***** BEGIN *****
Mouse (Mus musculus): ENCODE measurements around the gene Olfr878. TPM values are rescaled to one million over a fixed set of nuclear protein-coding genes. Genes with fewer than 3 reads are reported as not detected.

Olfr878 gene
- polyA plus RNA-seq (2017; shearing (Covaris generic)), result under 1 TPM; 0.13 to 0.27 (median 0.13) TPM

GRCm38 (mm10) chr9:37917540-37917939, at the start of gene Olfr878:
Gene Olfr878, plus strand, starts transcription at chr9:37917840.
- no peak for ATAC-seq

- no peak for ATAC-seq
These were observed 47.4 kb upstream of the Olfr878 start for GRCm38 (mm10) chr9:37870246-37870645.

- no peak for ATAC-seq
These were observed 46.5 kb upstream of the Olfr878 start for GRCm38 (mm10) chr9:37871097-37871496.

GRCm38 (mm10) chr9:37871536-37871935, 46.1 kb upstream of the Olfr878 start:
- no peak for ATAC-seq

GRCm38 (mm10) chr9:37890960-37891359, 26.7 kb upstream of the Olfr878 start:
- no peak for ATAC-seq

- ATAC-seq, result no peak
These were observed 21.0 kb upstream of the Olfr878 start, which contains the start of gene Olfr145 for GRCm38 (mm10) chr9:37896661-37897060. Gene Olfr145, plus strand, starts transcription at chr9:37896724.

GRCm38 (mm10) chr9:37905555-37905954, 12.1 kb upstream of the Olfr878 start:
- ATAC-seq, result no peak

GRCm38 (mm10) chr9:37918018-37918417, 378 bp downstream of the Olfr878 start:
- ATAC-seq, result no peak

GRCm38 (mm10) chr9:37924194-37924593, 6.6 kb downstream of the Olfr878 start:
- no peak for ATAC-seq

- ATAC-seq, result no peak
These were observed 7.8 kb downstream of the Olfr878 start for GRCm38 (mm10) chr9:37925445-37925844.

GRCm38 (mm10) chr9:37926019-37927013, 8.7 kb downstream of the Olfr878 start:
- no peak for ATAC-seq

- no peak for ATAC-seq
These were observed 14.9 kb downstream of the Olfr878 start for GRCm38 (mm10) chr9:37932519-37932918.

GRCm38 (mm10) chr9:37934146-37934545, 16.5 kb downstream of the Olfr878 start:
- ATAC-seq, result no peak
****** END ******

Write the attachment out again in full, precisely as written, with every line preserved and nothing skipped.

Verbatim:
Mouse (Mus musculus): ENCODE measurements around the gene Olfr878. TPM values are rescaled to one million over a fixed set of nuclear protein-coding genes. Genes with fewer than 3 reads are reported as not detected.

Olfr878 gene
- polyA plus RNA-seq (2017; shearing (Covaris generic)), result under 1 TPM; 0.13 to 0.27 (median 0.13) TPM

GRCm38 (mm10) chr9:37917540-37917939, at the start of gene Olfr878:
Gene Olfr878, plus strand, starts transcription at chr9:37917840.
- no peak for ATAC-seq

- no peak for ATAC-seq
These were observed 47.4 kb upstream of the Olfr878 start for GRCm38 (mm10) chr9:37870246-37870645.

- no peak for ATAC-seq
These were observed 46.5 kb upstream of the Olfr878 start for GRCm38 (mm10) chr9:37871097-37871496.

GRCm38 (mm10) chr9:37871536-37871935, 46.1 kb upstream of the Olfr878 start:
- no peak for ATAC-seq

GRCm38 (mm10) chr9:37890960-37891359, 26.7 kb upstream of the Olfr878 start:
- no peak for ATAC-seq

- ATAC-seq, result no peak
These were observed 21.0 kb upstream of the Olfr878 start, which contains the start of gene Olfr145 for GRCm38 (mm10) chr9:37896661-37897060. Gene Olfr145, plus strand, starts transcription at chr9:37896724.

GRCm38 (mm10) chr9:37905555-37905954, 12.1 kb upstream of the Olfr878 start:
- ATAC-seq, result no peak

GRCm38 (mm10) chr9:37918018-37918417, 378 bp downstream of the Olfr878 start:
- ATAC-seq, result no peak

GRCm38 (mm10) chr9:37924194-37924593, 6.6 kb downstream of the Olfr878 start:
- no peak for ATAC-seq

- ATAC-seq, result no peak
These were observed 7.8 kb downstream of the Olfr878 start for GRCm38 (mm10) chr9:37925445-37925844.

GRCm38 (mm10) chr9:37926019-37927013, 8.7 kb downstream of the Olfr878 start:
- no peak for ATAC-seq

- no peak for ATAC-seq
These were observed 14.9 kb downstream of the Olfr878 start for GRCm38 (mm10) chr9:37932519-37932918.

GRCm38 (mm10) chr9:37934146-37934545, 16.5 kb downstream of the Olfr878 start:
- ATAC-seq, result no peak